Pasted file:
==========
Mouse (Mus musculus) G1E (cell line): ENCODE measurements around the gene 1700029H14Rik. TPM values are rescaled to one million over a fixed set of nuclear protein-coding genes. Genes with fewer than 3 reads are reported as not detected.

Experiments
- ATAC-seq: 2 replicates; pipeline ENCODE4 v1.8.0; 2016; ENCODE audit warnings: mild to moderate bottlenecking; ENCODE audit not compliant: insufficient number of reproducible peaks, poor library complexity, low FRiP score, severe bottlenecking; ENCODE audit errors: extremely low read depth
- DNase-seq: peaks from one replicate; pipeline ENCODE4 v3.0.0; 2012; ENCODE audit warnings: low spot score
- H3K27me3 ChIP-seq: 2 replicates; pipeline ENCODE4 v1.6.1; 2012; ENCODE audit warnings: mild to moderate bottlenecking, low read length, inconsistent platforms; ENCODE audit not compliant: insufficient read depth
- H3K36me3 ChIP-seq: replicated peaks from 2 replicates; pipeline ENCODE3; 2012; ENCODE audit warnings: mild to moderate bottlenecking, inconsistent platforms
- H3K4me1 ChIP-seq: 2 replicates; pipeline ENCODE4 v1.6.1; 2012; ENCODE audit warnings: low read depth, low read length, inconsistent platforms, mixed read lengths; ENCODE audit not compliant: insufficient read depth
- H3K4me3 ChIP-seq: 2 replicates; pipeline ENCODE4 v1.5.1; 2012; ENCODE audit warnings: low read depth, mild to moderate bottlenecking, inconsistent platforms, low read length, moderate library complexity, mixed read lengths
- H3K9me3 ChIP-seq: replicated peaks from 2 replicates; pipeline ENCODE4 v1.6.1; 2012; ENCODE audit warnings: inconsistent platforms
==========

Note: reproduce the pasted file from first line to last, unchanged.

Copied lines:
Mouse (Mus musculus) G1E (cell line): ENCODE measurements around the gene 1700029H14Rik. TPM values are rescaled to one million over a fixed set of nuclear protein-coding genes. Genes with fewer than 3 reads are reported as not detected.

Experiments
- ATAC-seq: 2 replicates; pipeline ENCODE4 v1.8.0; 2016; ENCODE audit warnings: mild to moderate bottlenecking; ENCODE audit not compliant: insufficient number of reproducible peaks, poor library complexity, low FRiP score, severe bottlenecking; ENCODE audit errors: extremely low read depth
- DNase-seq: peaks from one replicate; pipeline ENCODE4 v3.0.0; 2012; ENCODE audit warnings: low spot score
- H3K27me3 ChIP-seq: 2 replicates; pipeline ENCODE4 v1.6.1; 2012; ENCODE audit warnings: mild to moderate bottlenecking, low read length, inconsistent platforms; ENCODE audit not compliant: insufficient read depth
- H3K36me3 ChIP-seq: replicated peaks from 2 replicates; pipeline ENCODE3; 2012; ENCODE audit warnings: mild to moderate bottlenecking, inconsistent platforms
- H3K4me1 ChIP-seq: 2 replicates; pipeline ENCODE4 v1.6.1; 2012; ENCODE audit warnings: low read depth, low read length, inconsistent platforms, mixed read lengths; ENCODE audit not compliant: insufficient read depth
- H3K4me3 ChIP-seq: 2 replicates; pipeline ENCODE4 v1.5.1; 2012; ENCODE audit warnings: low read depth, mild to moderate bottlenecking, inconsistent platforms, low read length, moderate library complexity, mixed read lengths
- H3K9me3 ChIP-seq: replicated peaks from 2 replicates; pipeline ENCODE4 v1.6.1; 2012; ENCODE audit warnings: inconsistent platforms